The Black-faced Cuckoo Shrike had a fine place to spot any potential food source at Lismore Lake.
There were a lot of Egrets wading on the edge of the Lake when all of a sudden they all took to the skies, wheeled about for a while then just settled back to their preening and looking for a snack or two to come along. There were plenty of frogs calling.
Also watching from a vantage point was the Azure Kingfisher. They look quite regal as they survey their realm.
Back at home, a stunning blue shape was flying around the garden. The Leaden Flycatcher found time to sit for a while.
Of course my blog wouldn’t be right if I didn’t have a Spangled Drongo doing something different. This bloke seemed to have his head on backwards.
I reckon the Wattlebird said to its mate “Show him your best side”
I caused a bit of a Twitter conversation with this photo of a Praying Mantis egg casing. Thanks to all the people who let me know what it was as I have seen them before but had no idea what it was.
There has been lots of butterflies around. I think this one may be a Ringlet.
The Orchard Butterflies certainly liked getting a feed from the red Pentas.
The Meadow Argus put on a bit of a show.
The bees weren’t getting left out either. The Blue-banded Bee zipped about the garden gathering pollen from the flowers.
The mauve Pentas look a treat. Did you spot the ant as it was exploring the flowers?
The white Pentas certainly put on a show with a touch of pink highlights.
I have never seen a galangal flower before.
The red Hibiscus flowers seem to burst out with their petals cascading from the centre.
My bestie planted the seeds of the Gaillardia and only one flower emerged but hopefully more will appear later.
The rain drops were hanging from the Pink Trumpet Flowers. The drops on the top of the flower can be seen through the petals.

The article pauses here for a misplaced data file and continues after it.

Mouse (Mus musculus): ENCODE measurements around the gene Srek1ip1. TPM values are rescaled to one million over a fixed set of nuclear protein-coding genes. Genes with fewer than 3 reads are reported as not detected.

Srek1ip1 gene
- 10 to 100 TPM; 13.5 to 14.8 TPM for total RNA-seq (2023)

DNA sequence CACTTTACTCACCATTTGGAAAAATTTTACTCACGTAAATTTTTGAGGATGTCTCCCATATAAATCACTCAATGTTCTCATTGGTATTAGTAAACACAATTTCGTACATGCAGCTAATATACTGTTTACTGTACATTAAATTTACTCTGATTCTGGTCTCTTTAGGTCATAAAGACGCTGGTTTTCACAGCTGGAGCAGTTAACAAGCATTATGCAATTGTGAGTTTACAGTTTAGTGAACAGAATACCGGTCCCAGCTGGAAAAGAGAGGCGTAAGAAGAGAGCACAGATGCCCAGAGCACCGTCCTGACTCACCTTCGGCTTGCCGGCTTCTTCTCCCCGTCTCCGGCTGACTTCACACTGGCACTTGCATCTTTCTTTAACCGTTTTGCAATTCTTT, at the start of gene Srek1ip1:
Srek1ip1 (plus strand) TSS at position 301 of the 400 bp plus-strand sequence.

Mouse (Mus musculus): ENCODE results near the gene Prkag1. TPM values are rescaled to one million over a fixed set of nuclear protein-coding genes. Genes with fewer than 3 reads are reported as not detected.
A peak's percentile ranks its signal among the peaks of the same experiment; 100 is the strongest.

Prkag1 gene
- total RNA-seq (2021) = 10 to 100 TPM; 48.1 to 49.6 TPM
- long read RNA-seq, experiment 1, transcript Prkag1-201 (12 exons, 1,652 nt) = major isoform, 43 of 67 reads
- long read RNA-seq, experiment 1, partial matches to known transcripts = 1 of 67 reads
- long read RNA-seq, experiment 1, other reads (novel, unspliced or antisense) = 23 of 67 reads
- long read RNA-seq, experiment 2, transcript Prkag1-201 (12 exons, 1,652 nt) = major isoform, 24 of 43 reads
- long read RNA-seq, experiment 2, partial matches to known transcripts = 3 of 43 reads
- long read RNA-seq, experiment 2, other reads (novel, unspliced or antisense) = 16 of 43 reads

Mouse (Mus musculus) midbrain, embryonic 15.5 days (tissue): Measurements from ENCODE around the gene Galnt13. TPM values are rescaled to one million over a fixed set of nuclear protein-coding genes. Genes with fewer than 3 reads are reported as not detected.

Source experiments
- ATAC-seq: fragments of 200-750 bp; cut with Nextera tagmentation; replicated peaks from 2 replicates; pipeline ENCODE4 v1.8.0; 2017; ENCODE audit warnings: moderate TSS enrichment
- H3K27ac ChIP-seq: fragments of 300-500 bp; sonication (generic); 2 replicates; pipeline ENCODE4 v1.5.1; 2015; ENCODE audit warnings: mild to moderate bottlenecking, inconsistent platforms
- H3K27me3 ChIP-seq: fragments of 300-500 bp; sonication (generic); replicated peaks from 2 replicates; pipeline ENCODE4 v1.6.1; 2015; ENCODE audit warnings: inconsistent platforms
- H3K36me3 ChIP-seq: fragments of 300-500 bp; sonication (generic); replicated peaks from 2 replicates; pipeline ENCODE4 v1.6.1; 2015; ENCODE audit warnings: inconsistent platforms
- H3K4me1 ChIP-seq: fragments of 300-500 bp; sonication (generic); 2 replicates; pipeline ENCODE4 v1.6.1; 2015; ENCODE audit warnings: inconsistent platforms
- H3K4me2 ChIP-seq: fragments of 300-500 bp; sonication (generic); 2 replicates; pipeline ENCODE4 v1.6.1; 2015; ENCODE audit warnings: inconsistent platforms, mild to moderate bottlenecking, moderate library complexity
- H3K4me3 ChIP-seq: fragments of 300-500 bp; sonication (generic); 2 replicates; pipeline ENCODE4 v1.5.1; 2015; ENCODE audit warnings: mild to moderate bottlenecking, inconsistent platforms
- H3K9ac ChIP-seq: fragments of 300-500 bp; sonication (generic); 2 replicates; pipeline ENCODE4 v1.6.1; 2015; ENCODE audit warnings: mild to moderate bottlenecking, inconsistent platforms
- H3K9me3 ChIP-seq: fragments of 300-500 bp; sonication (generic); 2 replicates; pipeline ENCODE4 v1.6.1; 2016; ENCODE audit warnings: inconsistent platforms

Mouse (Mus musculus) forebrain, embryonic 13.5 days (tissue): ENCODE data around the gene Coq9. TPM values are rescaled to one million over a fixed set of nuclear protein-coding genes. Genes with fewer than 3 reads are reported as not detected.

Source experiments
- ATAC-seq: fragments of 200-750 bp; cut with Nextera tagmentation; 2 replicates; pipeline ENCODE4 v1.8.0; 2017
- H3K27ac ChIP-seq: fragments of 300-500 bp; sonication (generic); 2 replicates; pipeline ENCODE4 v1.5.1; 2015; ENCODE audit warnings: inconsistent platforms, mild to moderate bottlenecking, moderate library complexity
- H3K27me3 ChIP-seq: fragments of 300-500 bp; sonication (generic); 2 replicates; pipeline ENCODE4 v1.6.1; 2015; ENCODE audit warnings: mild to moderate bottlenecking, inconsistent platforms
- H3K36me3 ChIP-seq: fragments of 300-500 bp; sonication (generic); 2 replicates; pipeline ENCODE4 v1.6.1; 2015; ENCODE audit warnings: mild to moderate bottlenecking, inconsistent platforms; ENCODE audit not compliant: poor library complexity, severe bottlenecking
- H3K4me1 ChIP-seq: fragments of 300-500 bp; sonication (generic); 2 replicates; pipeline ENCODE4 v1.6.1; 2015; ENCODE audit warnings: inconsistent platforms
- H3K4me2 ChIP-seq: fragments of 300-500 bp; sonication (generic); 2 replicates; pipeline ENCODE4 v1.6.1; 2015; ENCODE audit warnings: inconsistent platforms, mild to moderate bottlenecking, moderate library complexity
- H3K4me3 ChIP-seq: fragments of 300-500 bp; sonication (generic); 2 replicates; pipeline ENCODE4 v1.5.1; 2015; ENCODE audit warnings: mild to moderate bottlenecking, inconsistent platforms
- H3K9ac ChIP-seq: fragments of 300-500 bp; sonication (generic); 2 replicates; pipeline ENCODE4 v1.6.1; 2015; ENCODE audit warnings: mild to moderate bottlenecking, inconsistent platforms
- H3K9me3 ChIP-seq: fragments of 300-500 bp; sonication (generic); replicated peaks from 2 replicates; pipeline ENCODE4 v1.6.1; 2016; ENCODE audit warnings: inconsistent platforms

The Blue Gingers are stunning this year. A bit of a dry start to summer and the rains have made the bloom explode.
The rain on the fungi gave it a shiny coating
These two little fungi looked like a fungi with a mini-me.
The wet ground has allowed the wood fungus to appear all through the bush. This one is one of my favourites.
The huge fig tree at my besties has possible reached the end of its life and has been dropping its huge branches so only two remain. The recent rain has seen a lot of the dead wood covered in this fungi.
It is so white and fans out from the branch.
All through the fungi are all sorts of insects. The Ear Wigs were scurrying under and over the fungi so not a clear photo but I was surprised that I actually got it.
On the way home from work, I drive past a small pond which has had a tyre in it as long as I can remember. On this day I had to do a quick U-turn as the tyre had two Long-necked Tortoises enjoying the sun. I have called them the Tyre Turtles as it sounds better than the Tyre Tortoises.
Well as she catches the last rays of sunshine, I better get going as well. Did you enjoy this small peek into my world?